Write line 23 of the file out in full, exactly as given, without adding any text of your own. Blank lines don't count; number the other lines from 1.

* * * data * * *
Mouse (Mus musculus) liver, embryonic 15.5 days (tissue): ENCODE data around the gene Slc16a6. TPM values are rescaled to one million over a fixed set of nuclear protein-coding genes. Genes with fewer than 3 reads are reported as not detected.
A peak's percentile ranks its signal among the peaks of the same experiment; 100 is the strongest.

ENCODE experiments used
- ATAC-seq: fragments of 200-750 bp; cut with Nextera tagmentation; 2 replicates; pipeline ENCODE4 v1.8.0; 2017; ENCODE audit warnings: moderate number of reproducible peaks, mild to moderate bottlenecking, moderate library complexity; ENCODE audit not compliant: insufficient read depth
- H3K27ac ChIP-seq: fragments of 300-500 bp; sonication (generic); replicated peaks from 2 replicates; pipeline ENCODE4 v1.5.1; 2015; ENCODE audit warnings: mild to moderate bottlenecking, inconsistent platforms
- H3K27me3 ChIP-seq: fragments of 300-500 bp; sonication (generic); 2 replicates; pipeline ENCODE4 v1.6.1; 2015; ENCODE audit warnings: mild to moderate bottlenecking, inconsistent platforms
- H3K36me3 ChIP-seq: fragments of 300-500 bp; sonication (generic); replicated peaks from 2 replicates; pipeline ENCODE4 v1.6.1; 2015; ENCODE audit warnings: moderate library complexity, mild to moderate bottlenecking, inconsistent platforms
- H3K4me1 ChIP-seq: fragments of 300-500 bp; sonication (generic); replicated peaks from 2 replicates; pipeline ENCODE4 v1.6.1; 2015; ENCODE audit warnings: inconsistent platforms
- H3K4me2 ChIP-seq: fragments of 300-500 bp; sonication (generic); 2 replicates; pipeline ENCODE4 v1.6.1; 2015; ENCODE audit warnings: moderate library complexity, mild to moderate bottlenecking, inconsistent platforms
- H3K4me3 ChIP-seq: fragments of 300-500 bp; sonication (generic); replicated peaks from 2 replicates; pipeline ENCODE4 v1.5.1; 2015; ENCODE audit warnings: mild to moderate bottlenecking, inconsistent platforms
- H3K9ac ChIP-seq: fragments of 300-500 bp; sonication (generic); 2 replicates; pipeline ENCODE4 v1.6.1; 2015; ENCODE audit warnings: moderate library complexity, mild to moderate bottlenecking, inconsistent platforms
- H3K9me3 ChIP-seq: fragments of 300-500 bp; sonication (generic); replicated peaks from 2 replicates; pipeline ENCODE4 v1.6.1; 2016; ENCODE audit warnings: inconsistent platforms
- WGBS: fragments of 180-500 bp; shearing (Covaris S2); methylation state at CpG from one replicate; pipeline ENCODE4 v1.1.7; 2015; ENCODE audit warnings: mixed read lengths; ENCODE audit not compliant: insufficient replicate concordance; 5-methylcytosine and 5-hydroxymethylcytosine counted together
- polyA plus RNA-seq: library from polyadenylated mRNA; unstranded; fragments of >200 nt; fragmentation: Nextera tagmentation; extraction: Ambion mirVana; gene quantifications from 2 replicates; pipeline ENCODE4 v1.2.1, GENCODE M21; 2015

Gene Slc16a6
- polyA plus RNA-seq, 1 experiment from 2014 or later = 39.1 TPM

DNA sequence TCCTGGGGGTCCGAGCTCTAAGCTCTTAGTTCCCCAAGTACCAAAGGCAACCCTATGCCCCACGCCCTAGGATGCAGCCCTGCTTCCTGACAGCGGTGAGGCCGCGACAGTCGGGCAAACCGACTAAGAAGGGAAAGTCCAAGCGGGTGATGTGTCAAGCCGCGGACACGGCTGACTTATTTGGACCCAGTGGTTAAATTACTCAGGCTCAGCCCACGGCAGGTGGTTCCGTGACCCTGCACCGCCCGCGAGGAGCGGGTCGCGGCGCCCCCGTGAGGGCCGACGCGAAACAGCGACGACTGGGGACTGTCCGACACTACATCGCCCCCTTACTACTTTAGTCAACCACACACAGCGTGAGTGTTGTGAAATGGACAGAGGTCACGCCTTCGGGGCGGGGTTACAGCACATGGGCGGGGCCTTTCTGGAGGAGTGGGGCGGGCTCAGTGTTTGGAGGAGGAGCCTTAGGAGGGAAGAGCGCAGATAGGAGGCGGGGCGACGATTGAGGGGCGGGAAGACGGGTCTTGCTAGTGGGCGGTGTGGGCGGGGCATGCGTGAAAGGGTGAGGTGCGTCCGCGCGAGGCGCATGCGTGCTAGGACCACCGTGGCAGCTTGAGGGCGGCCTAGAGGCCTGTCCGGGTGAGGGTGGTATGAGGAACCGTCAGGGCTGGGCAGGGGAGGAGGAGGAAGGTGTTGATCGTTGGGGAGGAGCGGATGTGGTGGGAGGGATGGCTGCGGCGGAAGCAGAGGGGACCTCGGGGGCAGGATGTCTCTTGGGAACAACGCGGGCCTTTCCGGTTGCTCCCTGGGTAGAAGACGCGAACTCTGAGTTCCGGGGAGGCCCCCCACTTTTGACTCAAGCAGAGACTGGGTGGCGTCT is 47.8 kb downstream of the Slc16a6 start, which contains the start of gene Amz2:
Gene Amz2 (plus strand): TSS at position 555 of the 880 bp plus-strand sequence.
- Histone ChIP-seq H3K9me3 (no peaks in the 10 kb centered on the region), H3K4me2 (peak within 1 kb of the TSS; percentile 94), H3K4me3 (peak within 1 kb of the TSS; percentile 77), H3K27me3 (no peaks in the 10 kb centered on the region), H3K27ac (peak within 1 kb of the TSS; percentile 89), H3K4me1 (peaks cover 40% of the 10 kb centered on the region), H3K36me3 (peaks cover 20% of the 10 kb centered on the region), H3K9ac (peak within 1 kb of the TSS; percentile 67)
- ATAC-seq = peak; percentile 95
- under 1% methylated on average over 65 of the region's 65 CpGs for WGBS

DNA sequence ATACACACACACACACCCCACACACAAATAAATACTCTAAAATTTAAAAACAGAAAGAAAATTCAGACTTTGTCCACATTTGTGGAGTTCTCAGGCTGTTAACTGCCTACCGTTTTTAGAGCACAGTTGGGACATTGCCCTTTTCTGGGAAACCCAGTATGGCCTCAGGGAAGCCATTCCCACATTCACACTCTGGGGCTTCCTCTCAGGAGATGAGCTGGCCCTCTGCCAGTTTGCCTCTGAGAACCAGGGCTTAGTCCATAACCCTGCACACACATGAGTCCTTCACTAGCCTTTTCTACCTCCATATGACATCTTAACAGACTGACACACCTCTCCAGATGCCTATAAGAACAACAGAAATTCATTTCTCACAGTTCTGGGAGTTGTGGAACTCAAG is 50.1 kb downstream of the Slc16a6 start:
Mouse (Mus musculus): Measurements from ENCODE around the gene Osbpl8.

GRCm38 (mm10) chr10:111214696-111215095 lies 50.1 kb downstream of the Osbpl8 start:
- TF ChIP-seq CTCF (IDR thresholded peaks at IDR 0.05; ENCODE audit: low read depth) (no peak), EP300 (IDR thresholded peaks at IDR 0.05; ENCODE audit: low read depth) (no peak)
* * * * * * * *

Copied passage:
Mouse (Mus musculus): Measurements from ENCODE around the gene Osbpl8.